1. Keep it short and concise

Good UX Writing is short and concise. It helps to guide the user through their task. People scan words when using an app or website. Make it easier for them to understand what is happening.

2. Use simple words

Avoid difficult, technical terms. Use short and simple words. Include action words like save, create or cancel. You want your copy to be clear and easy to understand.

3. Use structural element to make it easier to read

Depending on your copy, you may need to add structural elements to make it stand out. Use a combination of color, icons and bold or italic text for error messages. Headings, numbered or bulleted lists and sidebars for other important information.

4. Edit

No matter what you write, editing makes it better. Edit your copy using a tool like Hemingway Editor to help make it readable and easy to understand.

5. Test

You want to get feedback from people who match your users. Your coworkers may miss things that your users might have trouble with. If they have trouble understanding something, you should rewrite it. Sometimes a different word makes the interface work better.

Find out more about writing good microcopy

Tips for Debugging CSS

Your CSS isn’t working right. Sometimes your styles don’t do what you expect them to do. What can you do to find the problem and fix it? Debugging CSS can be challenging.

Tips for Debugging CSS
Photo by Yan Krukov from Pexels

Check for syntax errors

Typos and other mistakes can creep into your CSS. Read it from the bottom to the top. When you read it backwards, you may spot errors.

If you don’t see anything wrong, try using the W3C CSS Validator. It may find something that you missed.

Use the Browser DevTools

Most browsers include developer tools. Use these to help diagnose the problem. You can change, update or comment out code. On MDN Web Docs, you can learn more about FireFox’s Developer Tools. If you prefer Chrome, check out Chrome DevTools.

Does your browser support it?

If the browser you are using doesn’t support the CSS property and value you are using, it will ignore it. You can use Can I use to learn if your browser supports this feature.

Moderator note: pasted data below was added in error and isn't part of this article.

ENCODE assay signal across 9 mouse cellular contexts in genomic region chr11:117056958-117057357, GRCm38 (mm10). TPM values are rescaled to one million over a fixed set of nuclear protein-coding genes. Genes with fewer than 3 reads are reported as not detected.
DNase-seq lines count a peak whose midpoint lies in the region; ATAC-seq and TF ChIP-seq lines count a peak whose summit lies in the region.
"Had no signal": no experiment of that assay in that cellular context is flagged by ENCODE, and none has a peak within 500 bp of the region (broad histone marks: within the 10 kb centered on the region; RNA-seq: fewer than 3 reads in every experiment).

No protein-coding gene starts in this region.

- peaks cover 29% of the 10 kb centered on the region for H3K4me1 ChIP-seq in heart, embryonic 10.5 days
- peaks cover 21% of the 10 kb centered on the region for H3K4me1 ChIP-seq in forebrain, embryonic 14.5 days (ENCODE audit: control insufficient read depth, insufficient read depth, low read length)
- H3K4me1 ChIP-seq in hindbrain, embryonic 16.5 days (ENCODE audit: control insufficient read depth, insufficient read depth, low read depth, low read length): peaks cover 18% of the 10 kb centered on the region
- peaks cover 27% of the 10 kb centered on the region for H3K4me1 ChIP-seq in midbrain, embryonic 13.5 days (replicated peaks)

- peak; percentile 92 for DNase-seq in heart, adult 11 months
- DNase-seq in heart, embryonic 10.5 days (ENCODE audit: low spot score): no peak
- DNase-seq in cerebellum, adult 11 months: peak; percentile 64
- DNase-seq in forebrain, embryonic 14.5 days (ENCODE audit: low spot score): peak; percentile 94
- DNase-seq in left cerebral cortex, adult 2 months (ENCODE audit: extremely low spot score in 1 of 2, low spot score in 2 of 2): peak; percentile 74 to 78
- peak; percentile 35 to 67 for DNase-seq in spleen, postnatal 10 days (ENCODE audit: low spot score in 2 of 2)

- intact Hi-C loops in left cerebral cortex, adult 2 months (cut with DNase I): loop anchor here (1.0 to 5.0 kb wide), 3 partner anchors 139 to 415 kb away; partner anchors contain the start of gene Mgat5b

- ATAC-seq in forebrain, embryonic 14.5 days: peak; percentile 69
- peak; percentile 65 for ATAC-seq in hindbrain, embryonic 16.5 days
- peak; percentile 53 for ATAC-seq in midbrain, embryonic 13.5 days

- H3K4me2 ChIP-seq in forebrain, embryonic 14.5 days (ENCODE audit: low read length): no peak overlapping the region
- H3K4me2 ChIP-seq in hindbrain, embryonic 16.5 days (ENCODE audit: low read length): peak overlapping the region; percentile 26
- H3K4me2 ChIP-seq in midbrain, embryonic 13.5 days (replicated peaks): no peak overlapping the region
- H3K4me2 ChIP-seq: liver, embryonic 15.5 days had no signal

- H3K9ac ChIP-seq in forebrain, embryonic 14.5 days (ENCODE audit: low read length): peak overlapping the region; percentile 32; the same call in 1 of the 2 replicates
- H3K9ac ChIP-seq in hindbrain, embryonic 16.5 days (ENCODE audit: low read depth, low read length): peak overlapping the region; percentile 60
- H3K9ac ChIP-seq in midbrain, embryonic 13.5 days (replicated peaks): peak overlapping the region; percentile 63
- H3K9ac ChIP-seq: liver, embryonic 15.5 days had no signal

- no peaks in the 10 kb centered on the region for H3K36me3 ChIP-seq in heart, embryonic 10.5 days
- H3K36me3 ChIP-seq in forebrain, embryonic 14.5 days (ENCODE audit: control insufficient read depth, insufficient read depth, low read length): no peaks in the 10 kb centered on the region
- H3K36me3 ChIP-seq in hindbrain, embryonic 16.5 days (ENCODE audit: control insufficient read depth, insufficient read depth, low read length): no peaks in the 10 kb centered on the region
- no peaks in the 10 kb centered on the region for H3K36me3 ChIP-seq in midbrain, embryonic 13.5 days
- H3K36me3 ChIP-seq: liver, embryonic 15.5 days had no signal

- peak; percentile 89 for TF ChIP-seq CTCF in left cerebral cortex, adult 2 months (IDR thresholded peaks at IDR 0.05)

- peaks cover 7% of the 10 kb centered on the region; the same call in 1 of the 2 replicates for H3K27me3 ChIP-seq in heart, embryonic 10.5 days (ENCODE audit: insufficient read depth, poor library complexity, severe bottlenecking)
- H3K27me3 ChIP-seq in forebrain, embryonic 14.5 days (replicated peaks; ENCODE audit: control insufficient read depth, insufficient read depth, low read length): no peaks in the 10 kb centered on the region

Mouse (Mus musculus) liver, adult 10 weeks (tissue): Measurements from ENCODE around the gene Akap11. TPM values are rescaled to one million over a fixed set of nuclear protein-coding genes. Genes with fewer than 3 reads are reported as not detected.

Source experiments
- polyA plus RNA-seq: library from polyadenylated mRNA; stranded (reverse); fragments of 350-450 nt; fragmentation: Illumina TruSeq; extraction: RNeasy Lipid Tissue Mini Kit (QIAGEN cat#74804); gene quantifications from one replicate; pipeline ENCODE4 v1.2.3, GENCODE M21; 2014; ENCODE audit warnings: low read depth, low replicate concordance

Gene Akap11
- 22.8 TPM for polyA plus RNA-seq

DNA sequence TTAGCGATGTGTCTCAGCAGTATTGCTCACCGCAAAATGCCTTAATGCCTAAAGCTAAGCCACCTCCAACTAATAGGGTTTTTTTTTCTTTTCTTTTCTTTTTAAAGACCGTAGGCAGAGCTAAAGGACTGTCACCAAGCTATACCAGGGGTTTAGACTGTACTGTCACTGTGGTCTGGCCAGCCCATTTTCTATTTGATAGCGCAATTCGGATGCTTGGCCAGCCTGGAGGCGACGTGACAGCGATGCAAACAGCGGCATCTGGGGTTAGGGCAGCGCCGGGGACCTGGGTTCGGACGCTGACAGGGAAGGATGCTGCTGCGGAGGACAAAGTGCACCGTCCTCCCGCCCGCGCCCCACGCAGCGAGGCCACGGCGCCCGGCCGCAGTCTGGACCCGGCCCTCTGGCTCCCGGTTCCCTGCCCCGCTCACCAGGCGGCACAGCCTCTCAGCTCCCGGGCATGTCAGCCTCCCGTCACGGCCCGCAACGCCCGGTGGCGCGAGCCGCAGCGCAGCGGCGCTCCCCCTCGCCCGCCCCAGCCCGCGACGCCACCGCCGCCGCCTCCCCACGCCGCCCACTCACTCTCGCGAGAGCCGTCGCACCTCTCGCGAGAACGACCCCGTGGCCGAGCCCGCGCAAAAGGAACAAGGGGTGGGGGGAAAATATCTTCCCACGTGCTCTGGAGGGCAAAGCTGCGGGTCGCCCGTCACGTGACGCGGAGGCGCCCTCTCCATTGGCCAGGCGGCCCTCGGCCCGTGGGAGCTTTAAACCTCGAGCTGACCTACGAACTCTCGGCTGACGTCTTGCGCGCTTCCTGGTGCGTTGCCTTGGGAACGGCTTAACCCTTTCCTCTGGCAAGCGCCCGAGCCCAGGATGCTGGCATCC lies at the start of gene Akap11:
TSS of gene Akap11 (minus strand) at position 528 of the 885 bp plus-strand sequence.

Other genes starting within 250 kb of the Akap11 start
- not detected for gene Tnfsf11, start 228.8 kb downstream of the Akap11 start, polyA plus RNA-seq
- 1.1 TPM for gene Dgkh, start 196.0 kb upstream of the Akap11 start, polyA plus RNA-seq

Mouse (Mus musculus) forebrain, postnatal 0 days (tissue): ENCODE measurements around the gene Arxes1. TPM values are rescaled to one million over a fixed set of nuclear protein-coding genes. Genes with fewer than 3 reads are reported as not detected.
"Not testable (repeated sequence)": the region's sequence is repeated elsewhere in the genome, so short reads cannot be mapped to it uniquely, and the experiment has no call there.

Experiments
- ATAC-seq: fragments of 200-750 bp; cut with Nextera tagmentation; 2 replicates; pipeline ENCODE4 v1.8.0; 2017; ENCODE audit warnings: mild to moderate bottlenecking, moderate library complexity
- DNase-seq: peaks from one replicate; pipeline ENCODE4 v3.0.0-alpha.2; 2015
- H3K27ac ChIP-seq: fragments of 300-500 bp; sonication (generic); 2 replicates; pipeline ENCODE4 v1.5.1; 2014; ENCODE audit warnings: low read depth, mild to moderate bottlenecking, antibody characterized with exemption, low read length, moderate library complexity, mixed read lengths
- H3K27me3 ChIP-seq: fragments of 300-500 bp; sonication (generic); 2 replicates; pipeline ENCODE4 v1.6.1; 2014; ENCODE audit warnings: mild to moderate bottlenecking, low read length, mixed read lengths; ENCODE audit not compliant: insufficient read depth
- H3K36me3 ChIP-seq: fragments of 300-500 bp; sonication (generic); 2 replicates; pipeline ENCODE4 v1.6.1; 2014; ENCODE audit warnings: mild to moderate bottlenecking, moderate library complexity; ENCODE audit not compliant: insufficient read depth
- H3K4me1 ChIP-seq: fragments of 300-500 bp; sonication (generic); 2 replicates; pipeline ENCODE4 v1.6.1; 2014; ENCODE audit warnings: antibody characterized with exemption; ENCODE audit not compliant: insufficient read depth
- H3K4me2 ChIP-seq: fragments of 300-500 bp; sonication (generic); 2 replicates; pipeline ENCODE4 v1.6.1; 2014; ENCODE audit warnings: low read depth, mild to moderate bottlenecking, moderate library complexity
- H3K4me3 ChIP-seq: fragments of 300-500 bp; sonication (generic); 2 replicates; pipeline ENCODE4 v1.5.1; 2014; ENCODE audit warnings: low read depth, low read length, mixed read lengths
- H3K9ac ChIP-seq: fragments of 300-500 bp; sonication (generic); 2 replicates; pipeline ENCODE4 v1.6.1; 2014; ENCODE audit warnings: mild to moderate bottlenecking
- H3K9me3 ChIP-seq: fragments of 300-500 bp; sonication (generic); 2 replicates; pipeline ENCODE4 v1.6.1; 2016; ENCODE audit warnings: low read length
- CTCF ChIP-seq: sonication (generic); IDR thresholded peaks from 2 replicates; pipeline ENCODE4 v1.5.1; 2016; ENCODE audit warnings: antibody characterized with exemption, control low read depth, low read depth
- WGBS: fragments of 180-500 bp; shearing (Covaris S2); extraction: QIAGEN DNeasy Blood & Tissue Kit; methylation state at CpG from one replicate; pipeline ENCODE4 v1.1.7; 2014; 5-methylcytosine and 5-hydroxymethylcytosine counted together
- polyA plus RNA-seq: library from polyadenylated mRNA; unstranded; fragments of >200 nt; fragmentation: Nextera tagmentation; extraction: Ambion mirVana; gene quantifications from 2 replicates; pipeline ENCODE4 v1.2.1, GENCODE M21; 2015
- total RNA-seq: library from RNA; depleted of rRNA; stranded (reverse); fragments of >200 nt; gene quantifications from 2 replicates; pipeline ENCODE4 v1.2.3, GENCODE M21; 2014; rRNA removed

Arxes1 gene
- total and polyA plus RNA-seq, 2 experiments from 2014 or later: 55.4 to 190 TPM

Comment out or disable the code

When you comment out the code, you can test and figure out where conflicts are occurring. If that doesn’t work, use DevTools to see if one rule is overriding the one you are working on.

Use borders

Add a border to styles that are causing you trouble. The border can help you to see the relationships between elements.

Double check you are editing the right file

Are you sure that you were editing the right file? Did you copy it from your local development machine to the production server? When you are writing code, it can be easy to have many files open at once. Double check to be sure you edited the right one.

Take a break

Sometimes you need to take a break. Go for a walk, talk to a friend, get some water. Time away from a problem can help you figure it out.

Debugging CSS still not working?

Explain the problem to a coworker or a pet. Sometime talking to someone else about the problem helps you figure out what to do next.

Layouts with FlexBox

You can use a CSS library to design a large scale website. What do you do if your needs are simpler? A CSS library like Bootstrap may be too much for your project. Smaller projects may need a simple CSS solution.

Layouts with FlexBox
Image by Gerd Altmann from Pixabay

FlexBox or flexible box can be for design small-scale layouts or applications. For larger projects, you can use it with your favorite CSS library. FlexBox provides you with tools to create layouts that grow and shrink as you need them to.

When would you use FlexBox for layout?

If you are creating navigation menus, web forms, media items or card layouts. Even simple basic grid layouts can be done with FlexBox.

You can use FlexBox to create different kinds of grids. Grids like 3X3, Masonry or Alternating rows. Tobia Sahlin shows you how to build these basic layouts.

What problems can you solve with it?

You can tackle some problems with FlexBox that were difficult using CSS alone. Problems like Vertical Center, Sticky Footers, Input Add-ons and more. Solved By FlexBox shows you 6 different UI solutions that you can do. It includes solutions like vertical centering.

Where do I learn more?